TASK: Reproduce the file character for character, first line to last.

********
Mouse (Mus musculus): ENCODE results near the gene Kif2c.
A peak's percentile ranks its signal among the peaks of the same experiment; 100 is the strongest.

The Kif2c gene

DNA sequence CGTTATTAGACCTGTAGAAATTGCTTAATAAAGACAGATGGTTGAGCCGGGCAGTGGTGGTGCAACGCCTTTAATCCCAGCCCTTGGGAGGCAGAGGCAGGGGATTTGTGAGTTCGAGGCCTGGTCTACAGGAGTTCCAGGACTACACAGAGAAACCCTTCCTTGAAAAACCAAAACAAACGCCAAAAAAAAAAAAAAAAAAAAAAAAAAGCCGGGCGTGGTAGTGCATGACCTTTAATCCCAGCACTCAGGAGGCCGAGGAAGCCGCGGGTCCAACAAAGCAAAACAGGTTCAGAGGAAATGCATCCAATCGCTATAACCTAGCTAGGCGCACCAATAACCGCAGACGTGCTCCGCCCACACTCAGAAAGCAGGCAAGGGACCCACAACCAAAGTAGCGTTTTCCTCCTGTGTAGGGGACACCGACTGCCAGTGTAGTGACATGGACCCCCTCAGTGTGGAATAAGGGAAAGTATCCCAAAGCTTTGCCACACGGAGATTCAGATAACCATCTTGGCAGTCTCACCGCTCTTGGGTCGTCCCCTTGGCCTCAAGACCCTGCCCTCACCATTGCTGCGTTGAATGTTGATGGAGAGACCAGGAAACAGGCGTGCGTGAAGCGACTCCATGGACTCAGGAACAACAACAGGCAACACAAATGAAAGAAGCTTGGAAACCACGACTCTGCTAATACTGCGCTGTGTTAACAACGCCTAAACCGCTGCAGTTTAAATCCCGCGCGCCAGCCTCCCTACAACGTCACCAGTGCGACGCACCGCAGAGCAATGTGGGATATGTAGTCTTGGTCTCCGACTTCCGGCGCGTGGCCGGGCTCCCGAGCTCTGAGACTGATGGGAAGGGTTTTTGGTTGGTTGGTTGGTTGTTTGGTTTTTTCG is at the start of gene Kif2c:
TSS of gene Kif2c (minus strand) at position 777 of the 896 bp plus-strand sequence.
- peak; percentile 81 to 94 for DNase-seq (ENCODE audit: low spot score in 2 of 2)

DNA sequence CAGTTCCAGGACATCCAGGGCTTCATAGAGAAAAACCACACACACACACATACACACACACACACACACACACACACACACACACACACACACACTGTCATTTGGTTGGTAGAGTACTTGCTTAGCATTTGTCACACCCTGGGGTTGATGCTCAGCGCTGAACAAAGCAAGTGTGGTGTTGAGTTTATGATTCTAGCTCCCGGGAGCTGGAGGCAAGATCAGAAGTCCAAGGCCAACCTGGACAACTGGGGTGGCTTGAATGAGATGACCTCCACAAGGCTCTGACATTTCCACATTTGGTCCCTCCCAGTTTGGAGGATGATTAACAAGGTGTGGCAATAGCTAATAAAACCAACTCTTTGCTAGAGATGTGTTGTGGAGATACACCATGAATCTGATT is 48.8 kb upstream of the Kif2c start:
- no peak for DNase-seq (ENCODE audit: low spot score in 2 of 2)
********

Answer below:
Mouse (Mus musculus): ENCODE results near the gene Kif2c.
A peak's percentile ranks its signal among the peaks of the same experiment; 100 is the strongest.

The Kif2c gene

DNA sequence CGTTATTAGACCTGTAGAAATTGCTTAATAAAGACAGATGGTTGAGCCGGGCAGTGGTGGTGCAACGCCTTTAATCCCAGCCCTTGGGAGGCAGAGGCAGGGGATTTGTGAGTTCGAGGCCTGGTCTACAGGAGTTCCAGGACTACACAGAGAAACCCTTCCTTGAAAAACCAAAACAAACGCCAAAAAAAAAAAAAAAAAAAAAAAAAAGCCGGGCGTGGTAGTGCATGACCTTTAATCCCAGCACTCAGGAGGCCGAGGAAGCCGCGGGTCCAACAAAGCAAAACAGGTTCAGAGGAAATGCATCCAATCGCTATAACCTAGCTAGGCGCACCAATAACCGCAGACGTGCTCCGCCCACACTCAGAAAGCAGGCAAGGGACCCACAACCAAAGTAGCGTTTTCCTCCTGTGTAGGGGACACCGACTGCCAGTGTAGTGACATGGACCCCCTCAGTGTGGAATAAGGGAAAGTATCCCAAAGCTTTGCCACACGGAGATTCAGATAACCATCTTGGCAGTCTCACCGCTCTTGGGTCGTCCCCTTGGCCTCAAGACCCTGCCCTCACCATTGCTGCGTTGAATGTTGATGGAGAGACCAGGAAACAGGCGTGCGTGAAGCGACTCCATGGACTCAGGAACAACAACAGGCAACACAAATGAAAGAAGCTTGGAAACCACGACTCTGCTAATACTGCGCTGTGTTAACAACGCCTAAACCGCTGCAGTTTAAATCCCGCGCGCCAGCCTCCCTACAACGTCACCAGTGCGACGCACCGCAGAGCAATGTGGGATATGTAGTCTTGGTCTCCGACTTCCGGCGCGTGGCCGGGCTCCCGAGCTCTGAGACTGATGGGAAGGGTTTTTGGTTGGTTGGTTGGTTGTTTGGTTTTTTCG is at the start of gene Kif2c:
TSS of gene Kif2c (minus strand) at position 777 of the 896 bp plus-strand sequence.
- peak; percentile 81 to 94 for DNase-seq (ENCODE audit: low spot score in 2 of 2)

DNA sequence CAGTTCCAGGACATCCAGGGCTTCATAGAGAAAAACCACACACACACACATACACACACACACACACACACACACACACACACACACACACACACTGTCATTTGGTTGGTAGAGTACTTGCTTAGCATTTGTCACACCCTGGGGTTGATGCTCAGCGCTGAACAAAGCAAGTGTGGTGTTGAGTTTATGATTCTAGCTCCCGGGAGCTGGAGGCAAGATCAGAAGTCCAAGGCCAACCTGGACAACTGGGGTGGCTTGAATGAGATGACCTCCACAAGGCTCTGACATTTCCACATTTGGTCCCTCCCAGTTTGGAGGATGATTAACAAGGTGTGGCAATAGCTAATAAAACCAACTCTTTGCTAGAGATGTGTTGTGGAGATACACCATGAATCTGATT is 48.8 kb upstream of the Kif2c start:
- no peak for DNase-seq (ENCODE audit: low spot score in 2 of 2)